Out of all the ingredients on the label, salt is the only one we get an actual amount for: 400mg per 1/4tsp serving. According to the National Research Council of the National Academies (NRCNA), the daily recommended allowance of sodium is 200mg for a 33lb adult dog that consumes 1,000 calories per day. Unfortunately, the NRCNA does not offer any insight into how to calculate the daily allowance of salt for our own dogs at home. Since there is no concrete information about how much tenderizer we should be using, and a 1/4tsp is next to nothing, it’s not far-fetched to assume we could easily be feeding our dogs too much sodium just by using even half a tablespoon of this product, which would amount to 2400mg of sodium.

2400mg may sound like a lot, but it’s nothing to get too worked up about. According to the Merck Veterinary Manual, most dogs will not suffer any negative effects from having too much salt as long as they have plenty of clean drinking water. In fact, it takes about 4 grams of salt per kilogram of body weight to result in salt poisoning. Remembering that a 55lb dog is about 25kg, it would take about 100grams (100,000mg) of salt to cause distress. That’s quite a bit of salt. While salt toxicity can result in vomiting and even progress to diarrhea, weakness, muscle spasms, and seizures, non-lethal amounts of excess salt usually just cause a dog to drink more water and urinate more often. Most cases of salt toxicity only happen because dogs did not have access to enough water.

Should you decide to try out meat tenderizer to curb your dog’s appetite, be sure to keep your dog’s water dish topped up.


Though the meat tenderizer I’ve chosen for this article does not contain corn starch, it is a common ingredient in other brands so I thought I would mention it. Corn starch has the same purpose as calcium silicate: it is an anti-caking agent. Corn starch is used in many affordable dog foods, so we know it is safe for dogs (as long as they are not allergic to corn products). An alternative to the McCormick brand tenderizer would be Adolph’s meat tenderizer. The ingredients are the same except it uses corn starch instead of calcium silicate. It also has more sodium.

Can Dogs Eat Pineapples?

Since bromelain comes from pineapples and pineapples are certainly more natural than a mixture of salt, dextrose, calcium silicate, and bromelain, why not just feed our dogs pineapple? Good question. But is pineapple safe for dogs? The answer is yes. However, according to holistic veterinarian Dr. Karen Shaw Becker, fruits should make up no more than 5% of a dog’s diet. It is recommended that the core be discarded, as it is difficult to chew and is thus a potential choking hazard.

Whether or not pineapple will curb a dog’s tendency to eat turds is up in the air. The amount you can safely give, 5%, seems rather negligible. Furthermore, even meat tenderizer doesn’t always solve the issue. Whether or not pineapple is worth trying is up to you. If you do decide to try it, be sure to buy fresh pineapple only. Canned pineapple often has too much sugar in it.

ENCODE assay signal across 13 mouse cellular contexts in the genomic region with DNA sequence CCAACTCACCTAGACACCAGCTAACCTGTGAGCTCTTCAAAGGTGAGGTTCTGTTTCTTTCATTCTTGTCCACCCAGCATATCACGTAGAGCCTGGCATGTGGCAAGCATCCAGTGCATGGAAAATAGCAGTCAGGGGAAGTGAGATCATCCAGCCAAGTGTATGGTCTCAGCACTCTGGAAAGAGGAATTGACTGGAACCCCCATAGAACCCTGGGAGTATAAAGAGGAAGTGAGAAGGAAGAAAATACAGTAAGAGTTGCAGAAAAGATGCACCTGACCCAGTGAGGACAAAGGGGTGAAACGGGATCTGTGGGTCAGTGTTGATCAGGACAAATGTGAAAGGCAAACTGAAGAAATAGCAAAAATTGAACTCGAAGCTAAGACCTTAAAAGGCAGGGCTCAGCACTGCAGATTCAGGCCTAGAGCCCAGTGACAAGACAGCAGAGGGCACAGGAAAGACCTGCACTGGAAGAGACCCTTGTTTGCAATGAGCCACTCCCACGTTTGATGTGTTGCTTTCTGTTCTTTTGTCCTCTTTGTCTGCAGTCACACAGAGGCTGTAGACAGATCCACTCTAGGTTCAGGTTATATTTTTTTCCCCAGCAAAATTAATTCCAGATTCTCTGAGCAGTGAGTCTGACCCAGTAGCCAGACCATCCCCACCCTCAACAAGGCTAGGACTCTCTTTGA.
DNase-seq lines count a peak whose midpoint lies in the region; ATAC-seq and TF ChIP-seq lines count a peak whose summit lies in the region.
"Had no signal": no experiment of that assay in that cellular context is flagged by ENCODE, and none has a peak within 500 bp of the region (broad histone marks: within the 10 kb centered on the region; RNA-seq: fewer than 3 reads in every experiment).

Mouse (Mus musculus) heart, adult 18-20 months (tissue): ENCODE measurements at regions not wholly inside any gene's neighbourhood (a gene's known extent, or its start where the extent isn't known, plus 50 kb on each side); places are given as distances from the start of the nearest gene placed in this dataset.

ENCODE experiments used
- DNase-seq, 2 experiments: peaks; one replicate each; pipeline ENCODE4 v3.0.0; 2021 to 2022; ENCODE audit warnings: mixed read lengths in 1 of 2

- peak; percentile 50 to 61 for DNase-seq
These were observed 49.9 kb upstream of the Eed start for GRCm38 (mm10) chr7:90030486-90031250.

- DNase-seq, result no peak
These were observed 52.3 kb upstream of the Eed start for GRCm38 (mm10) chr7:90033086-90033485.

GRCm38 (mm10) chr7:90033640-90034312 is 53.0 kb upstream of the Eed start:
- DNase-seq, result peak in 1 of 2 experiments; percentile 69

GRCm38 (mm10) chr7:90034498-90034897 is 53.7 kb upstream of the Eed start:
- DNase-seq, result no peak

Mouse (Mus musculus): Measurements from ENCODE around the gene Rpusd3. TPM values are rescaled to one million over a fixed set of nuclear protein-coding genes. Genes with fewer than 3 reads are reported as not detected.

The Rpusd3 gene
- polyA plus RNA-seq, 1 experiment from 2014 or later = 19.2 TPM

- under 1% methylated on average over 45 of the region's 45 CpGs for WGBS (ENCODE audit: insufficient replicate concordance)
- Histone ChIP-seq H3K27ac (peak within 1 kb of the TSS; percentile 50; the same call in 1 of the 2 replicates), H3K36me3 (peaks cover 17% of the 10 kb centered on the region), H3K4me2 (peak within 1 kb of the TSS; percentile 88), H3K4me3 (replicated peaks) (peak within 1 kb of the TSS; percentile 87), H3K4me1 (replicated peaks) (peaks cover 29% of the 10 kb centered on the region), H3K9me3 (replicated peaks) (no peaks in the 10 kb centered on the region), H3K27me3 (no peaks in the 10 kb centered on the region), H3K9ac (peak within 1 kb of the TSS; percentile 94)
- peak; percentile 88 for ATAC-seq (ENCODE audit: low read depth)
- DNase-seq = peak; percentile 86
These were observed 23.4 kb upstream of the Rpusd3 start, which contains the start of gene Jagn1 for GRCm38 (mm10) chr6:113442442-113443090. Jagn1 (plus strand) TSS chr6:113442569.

Is Meat Tenderizer Safe for Dogs?

After taking a look at the ingredients of meat tenderizer, it seems a safe option for treating coprophagia. However, this article only looked at one brand of unseasoned meat tenderizer. The ingredients tend to vary a little bit by manufacturer, so be sure to do some Googling before purchasing other meat tenderizers or using whatever you have in your pantry. The main ingredient in most meat tenderizers is bromelain, an enzyme that typically comes from pineapples. This enzyme works to digest protein so that less of it finds its way into the dog’s stool, resulting in less enticing turds. Dogs being given meat tenderizer should have unlimited access to water.

Works Cited

Becker, Karen Shaw. “Can Dogs Eat Pineapples?Food Facts for Pets, 11 Apr. 2019, petfoodfacts.mercola.com.

Horwitz, Debra and Gary Landsberg. “Dog Behavior Problems – Coprophagia.” VCA Hospitals

Orsini, Roger. “Bromelain.” Plastic and Reconstructive Surgery, vol. 118, no. 7, Jan. 2007, pp. 1640-4.

Pavan, Rajendra, et al. “Properties and Therapeutic Application of Bromelain: A Review.Biotechnology Research International, 10 Dec. 2012.

Thompson, Larry J. “Overview of Salt Toxicity.Merck Veterinary Manual.

Your Dog’s Nutritional Needs – A Science-Based Guide for Pet Owners.National Research Council of the National Academies, http://www.national-academies.org.

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One thought on “Is Meat Tenderizer Safe for Dogs?

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  1. Why am I seeing articles that say you must get a meat tenderizer that contains MSG…and I’m finding other articles discussing MSG toxicity in dogs. I’m confused. Does my meat tenderizer need to have MSG? Or should I be avoiding MSG? Does anyone really know on pet sites? I really can’t tell.